Building a brand new team from scratch is no easy feat — especially when it’s in a relatively new domain and function like growth.
But one of the worst things you can do is rush into it without truly thinking about your company goals, the type of growth practitioners you need, and a handful of other important topics.
It doesn’t matter if this is your first growth team or if you have built them at many other companies – taking the time to determine what type of growth team you will need will pay dividends.
Based on our past experiences, you don’t want to look back six months from now and wish you would have taken a little more time to build the right growth team for your company.
Thankfully, we have teamed up with growth experts Adam Fishman and Elena Verna to break down exactly how to build a growth team with our Growth Team Formation Pyramid. In just four equally important steps, they will help you build a growth team from the ground up while highlighting some of the common mistakes that growth leaders make.
So let’s start building!
This article was inspired by a lesson in our Growth Leadership program led by Adam Fishman and Elena Verna.
Meet The Contributors
Elena is currently the Interim Head of Growth at Dropbox, and was previously Head of Growth at Amplitude. She is a growth hobbyist, helping companies build product-led growth models. She is a Program Partner at Reforge, Board Member at Netlify, and Advisor to Clockwise, SimilarWeb, and Veed. Previously, she was SVP of Growth at SurveyMonkey and CMO at Miro.Learn More
As a Product and Growth Executive, Adam Fishman has built some of the fastest-growing B2C and B2B2C companies of the past decade like Patreon and Lyft. He is the author of the FishmanAF Newsletter and the creator and host of the Startup Dad Podcast. He lives in SF Bay Area with his wife, two kids, and retriever Baxter.Learn More
What is a Growth Team?
At its core, a growth team hypothesizes, tests, and refines solutions to improve retention, monetization, and acquisition at a company. They use the scientific method to create a predictable, scalable, and competitively defensible strategy for how the company will grow.
This is different from a marketing team, which is a group focused on promoting a company’s products and brand, and increasing customer acquisition. Marketing teams execute strategies to tell a company’s brand story, target audiences to sell products, and increase customer bases.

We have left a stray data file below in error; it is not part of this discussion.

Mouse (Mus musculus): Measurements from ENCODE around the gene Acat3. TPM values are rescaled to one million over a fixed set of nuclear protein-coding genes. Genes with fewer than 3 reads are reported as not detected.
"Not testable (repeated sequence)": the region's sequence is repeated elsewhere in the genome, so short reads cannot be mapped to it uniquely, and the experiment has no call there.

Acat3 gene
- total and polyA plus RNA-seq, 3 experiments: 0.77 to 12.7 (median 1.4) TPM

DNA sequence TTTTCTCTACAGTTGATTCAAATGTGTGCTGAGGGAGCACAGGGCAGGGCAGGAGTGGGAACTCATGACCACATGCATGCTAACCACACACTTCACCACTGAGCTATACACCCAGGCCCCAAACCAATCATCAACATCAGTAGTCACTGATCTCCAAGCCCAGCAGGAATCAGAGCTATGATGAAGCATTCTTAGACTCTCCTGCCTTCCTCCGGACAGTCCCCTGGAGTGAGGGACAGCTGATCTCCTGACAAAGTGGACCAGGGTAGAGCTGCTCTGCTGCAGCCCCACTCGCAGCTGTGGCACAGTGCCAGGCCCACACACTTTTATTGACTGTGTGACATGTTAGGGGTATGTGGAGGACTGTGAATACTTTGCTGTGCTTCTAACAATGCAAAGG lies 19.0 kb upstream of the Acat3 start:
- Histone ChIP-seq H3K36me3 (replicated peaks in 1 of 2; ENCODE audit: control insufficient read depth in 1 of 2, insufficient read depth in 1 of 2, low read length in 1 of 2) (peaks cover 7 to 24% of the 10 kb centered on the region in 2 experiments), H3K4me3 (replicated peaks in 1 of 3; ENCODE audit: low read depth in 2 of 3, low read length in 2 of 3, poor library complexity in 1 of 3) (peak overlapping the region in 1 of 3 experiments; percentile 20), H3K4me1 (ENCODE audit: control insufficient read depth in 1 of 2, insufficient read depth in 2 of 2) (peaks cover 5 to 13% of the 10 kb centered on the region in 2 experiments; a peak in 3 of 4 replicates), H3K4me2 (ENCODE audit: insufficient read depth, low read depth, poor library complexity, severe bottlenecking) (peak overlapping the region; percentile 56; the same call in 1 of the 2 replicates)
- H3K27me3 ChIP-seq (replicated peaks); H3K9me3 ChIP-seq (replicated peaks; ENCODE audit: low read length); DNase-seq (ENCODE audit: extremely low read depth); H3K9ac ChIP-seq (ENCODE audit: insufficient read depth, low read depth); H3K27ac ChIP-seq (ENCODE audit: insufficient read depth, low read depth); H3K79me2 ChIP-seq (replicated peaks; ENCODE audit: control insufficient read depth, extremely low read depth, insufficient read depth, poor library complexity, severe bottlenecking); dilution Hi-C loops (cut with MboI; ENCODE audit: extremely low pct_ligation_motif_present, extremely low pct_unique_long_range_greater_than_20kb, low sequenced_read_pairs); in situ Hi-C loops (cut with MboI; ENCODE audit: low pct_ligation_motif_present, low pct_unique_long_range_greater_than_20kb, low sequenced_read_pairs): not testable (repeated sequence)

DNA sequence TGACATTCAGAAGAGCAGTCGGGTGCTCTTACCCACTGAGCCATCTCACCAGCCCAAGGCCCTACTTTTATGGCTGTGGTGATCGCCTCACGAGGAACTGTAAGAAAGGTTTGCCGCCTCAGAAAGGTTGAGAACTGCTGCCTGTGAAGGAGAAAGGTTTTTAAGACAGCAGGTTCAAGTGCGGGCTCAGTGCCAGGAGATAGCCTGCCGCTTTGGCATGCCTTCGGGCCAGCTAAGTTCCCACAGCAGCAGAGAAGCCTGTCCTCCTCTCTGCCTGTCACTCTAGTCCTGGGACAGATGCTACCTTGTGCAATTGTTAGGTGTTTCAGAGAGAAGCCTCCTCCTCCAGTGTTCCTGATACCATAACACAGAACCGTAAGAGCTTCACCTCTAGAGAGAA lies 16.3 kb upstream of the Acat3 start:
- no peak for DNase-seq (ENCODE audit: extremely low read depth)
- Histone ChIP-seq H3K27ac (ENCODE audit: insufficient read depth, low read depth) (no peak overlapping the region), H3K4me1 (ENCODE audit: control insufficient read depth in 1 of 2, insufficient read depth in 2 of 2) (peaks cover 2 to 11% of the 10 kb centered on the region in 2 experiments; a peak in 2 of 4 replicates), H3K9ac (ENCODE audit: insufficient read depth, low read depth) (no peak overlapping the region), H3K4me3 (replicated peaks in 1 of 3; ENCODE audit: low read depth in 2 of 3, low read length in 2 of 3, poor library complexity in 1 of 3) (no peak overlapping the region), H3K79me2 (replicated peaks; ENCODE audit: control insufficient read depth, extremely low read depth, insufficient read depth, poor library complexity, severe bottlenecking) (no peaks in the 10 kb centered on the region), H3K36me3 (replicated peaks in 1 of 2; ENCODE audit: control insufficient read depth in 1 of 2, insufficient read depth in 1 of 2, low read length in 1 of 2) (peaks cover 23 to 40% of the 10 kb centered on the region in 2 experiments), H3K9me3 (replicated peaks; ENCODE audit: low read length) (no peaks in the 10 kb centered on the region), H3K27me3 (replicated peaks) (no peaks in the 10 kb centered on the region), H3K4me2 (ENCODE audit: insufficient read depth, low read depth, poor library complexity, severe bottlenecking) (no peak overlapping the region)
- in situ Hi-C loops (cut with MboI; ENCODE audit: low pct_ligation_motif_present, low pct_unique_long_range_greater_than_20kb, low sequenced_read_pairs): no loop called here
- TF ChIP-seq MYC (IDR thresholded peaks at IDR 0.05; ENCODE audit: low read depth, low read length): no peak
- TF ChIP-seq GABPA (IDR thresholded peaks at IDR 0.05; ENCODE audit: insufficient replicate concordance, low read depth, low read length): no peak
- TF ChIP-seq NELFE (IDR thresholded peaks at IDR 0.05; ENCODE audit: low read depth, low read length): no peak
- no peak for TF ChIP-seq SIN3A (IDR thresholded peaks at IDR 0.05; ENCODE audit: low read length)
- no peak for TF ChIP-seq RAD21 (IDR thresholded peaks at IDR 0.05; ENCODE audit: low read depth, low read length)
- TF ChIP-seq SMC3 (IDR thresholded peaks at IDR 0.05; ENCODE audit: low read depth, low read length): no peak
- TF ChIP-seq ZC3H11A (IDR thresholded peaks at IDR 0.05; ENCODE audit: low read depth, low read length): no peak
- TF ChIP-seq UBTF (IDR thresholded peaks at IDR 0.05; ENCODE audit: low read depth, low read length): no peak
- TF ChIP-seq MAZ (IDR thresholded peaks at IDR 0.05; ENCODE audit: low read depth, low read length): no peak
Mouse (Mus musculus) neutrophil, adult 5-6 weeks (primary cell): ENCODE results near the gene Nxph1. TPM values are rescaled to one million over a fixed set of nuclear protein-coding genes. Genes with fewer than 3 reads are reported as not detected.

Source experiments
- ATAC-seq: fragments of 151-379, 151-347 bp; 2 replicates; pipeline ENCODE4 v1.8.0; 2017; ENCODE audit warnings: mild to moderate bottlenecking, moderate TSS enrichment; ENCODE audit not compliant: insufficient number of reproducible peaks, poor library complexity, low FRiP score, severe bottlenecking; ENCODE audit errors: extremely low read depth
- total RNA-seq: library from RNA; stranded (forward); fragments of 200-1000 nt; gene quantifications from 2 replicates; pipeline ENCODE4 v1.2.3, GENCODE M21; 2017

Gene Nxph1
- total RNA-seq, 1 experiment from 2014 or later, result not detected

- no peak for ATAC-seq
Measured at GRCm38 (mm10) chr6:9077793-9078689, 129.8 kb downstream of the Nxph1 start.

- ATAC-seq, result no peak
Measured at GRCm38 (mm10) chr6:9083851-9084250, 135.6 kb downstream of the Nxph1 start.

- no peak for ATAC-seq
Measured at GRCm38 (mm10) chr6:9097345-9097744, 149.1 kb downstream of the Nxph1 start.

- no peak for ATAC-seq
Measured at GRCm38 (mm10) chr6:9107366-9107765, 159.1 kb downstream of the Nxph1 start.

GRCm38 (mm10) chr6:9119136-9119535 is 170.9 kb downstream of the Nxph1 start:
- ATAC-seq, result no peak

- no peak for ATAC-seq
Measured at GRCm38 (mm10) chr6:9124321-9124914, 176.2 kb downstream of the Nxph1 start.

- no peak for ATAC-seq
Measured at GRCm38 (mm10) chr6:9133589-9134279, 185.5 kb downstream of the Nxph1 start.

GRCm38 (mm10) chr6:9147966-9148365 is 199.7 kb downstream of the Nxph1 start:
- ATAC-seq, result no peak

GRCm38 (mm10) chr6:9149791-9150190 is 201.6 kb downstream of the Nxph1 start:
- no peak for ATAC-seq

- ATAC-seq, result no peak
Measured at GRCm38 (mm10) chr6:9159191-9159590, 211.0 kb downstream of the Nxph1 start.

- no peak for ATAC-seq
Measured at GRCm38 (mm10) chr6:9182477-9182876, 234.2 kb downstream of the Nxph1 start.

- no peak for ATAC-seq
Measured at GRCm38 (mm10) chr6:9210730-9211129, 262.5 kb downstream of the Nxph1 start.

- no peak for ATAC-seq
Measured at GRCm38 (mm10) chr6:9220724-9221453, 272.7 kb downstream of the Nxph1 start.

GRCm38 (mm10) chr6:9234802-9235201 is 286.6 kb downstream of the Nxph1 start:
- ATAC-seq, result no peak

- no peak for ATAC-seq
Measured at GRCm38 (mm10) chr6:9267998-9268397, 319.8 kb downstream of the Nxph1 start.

While the two sit adjacent in most organizations, they aren’t working on the same things.
Growth teams exist to find new frontiers, their work is inherently ambiguous as they develop and test hypotheses about what drives growth.
Marketing teams generally have a clearer outlook on quarterly or annual goals. These fundamental differences mean that you can’t build a growth team the same way you build a marketing team — though many have tried.
Let’s take a look at two ways that building a growth team is unique.
2 Ways Building a Growth Team is Unique
The approach that you use to staff a growth team is different from the one you’d use to staff a marketing team or any other functional domain at your company. We’ve boiled down two key reasons why:
The people on your growth team and the way you structure it will vary from company to company.
So, even if you’ve been a part of an impactful growth team in the past, there’s no guarantee that the experience will translate. There’s no blueprint for what a growth team should look like to succeed – this varies widely depending on the company’s growth model.
This is in contrast to other functional teams, such as marketing, product, or sales, which have generally the same composition and structure company to company.
“What it means to have a fully built out marketing team or product team is fairly static. But for growth, every team is unique because the growth models and problems to solve will be different.”
You can’t build a growth team to solve problems you don’t know about yet.